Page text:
KP Half Marathon Week 2011
It is the last week before the 2011 Kaiser Permanente San Francisco Half Marathon and 5K presented by the Pamakid Runners. The week before a big race is always filled with a mix of excitement and nervousness – for the runner and the coach.
The most important thing to keep in mind is that you want to go into the race with a positive frame of mind. You’ve done all you can do to get into shape. There will be no more big gains in aerobic capacity, VO2 max, or lactic acid buffering. It’s too late to do another long run. There’s no need to squeeze in a super hard tempo run or track workout. Resist the temptation to run too much or too hard this week. The race is on Sunday, not Tuesday night during the final fartlek or Thursday night at the track. If you missed one of your longs runs, let it go. If you got sick and didn’t run the fartlek workout that was planned for last week, oh well. Go with what you’ve got and make the best of it. A rested body and a positive attitude can go far towards a successful race.
A rested body, a positive attitude, and a solid race plan. The strategy I suggest is certainly no secret, it is one I wrote about in a 2010 countdown blog. To reiterate, I think you should figure out what your goal time is and then divide that by 13.1 to figure out what your overall goal race pace should be. Early in the race you want to be conservative, so start out the race running five seconds per mile slower than your goal pace. Run this pace for the four miles around the Panhandle and back to the museums. Then the three miles from mile four to mile seven is a nice downhill section as you run west down John F. Kennedy Drive towards the beach. Let gravity help you to run five seconds per mile faster than goal pace. When you get to the Great Highway, the goal is to keep running the speed you were running downhill through Golden Gate Park or at least be at your overall race goal pace. Keep in mind that there is often a headwind when running north on the Great Highway (miles ten to thirteen), so it might be good to try to be faster than goal pace from mile seven to mile ten, to compensate for potential slowing due to the headwind on the return trip. I believe a strategy like this with a good finishing kick will give you a solid shot at your target goal time.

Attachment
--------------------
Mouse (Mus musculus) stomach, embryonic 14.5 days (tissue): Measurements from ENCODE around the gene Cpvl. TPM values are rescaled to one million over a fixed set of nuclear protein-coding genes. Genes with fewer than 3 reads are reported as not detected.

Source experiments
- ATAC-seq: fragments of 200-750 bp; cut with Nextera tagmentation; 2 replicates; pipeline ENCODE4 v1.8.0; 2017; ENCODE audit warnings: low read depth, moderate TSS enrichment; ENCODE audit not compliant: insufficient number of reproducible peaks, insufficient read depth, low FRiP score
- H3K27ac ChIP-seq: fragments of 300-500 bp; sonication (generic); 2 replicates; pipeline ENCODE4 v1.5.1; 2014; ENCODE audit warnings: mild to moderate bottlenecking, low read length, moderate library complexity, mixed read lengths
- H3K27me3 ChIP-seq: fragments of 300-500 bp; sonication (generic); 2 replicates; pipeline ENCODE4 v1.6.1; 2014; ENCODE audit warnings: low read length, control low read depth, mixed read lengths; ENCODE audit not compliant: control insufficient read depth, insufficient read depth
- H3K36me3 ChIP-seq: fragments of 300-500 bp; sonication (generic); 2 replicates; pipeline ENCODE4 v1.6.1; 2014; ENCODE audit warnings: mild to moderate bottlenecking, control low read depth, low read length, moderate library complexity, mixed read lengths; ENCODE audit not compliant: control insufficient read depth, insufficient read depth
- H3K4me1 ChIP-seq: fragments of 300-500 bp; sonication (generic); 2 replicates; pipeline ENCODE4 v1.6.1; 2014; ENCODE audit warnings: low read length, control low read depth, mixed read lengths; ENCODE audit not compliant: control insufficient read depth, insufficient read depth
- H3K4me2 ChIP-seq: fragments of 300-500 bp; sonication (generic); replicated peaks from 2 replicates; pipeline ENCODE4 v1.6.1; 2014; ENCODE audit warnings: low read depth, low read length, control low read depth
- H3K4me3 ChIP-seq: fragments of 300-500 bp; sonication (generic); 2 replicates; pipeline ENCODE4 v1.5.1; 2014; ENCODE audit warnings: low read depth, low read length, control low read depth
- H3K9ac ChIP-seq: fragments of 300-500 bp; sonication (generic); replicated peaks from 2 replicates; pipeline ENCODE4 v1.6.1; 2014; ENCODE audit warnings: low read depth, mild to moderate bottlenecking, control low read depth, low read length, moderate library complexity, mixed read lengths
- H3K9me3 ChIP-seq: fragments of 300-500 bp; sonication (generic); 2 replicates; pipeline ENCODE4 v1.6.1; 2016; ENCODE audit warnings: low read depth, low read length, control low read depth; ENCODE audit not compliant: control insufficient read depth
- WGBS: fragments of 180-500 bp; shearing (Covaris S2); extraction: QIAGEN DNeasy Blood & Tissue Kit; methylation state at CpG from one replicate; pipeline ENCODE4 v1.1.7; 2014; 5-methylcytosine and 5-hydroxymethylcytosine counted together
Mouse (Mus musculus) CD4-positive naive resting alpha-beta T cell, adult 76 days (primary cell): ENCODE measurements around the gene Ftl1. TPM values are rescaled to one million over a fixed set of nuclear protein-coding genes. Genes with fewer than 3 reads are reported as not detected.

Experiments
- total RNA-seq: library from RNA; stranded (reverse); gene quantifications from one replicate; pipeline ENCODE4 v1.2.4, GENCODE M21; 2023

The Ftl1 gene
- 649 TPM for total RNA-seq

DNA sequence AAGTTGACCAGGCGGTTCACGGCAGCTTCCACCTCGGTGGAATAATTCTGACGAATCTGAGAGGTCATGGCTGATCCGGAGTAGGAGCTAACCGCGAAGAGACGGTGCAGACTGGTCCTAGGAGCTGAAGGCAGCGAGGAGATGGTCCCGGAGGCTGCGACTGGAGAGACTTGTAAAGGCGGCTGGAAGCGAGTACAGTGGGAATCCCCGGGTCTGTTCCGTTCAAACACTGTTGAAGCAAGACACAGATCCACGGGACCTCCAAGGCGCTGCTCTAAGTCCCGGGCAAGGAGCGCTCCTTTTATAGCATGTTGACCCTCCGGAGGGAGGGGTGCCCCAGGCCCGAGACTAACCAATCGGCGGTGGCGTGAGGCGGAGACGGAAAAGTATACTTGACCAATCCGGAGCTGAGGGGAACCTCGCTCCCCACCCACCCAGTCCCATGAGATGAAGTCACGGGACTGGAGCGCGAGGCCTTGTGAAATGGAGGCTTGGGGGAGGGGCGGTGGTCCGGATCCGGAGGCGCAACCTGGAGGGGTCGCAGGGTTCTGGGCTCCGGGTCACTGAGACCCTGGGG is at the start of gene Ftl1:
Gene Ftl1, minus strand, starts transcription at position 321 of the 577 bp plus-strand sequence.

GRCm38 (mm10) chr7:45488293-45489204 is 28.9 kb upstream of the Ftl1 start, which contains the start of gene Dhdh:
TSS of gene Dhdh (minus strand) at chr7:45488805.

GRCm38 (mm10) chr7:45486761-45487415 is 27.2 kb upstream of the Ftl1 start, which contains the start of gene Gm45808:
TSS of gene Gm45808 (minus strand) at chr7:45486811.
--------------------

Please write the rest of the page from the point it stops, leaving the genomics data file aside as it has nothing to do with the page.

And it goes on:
Goal Race Pace: 1:24:00 divided by 13.1 miles equals 6:25 per mile.
Goal pace for miles 1-4: 6:25 plus 5 seconds equals 6:30.
Goal pace for the downhill section, miles 4-7: 6:25 minus 5 seconds equals 6:20.
Goal pace for the rest of the race: 6:25 or faster.
Now that you can calculate your goal times, here is one last thought about checking your splits. There is value in taking your splits during the race so you know how you are doing. But even with this, I think there are some right things to do and some unwise things to do. I’ve seen runners with split times for every mile written on their hand. I think it’s more important to know your split from the last mile, rather than your overall time at each mile marker. For example, if your goal is to run 6:25 for the first four miles and you run the first mile in 6:15 and the second mile in 6:35, your two mile split of 12:50 suggests that you are right on. But in reality you just ran the second mile too slow and if you continue to run the same speed you will arrive at mile three too slow. If you are ten seconds fast on mile one, so be it. You can’t un-do that. But that doesn’t mean you change your goal for mile two. The goal for mile two is still 6:25, which means arriving at the two mile mark at 12:40. That’s why when I race, I pay very little attention to the overall time and concentrate only on what the last mile split was.
I don’t start looking at the overall time until much later in the race, like mile 10. That’s when I’ll check to see what I have to run the last 3.1 miles in to achieve my goal. Being a math geek, I might also start doing calculations in my head like, “if I run X for the last 5K, my time will be…” But I try not to look at my cumulative time or play these math games until mile ten. Before then I just want to click off the miles, one at a time, according to my race plan.
This is just one way to approach race splits and it may or may not work for you. But if it does, you can save a whole lot of money on the ink you’ve been using to write all those mile splits on the back of you hand.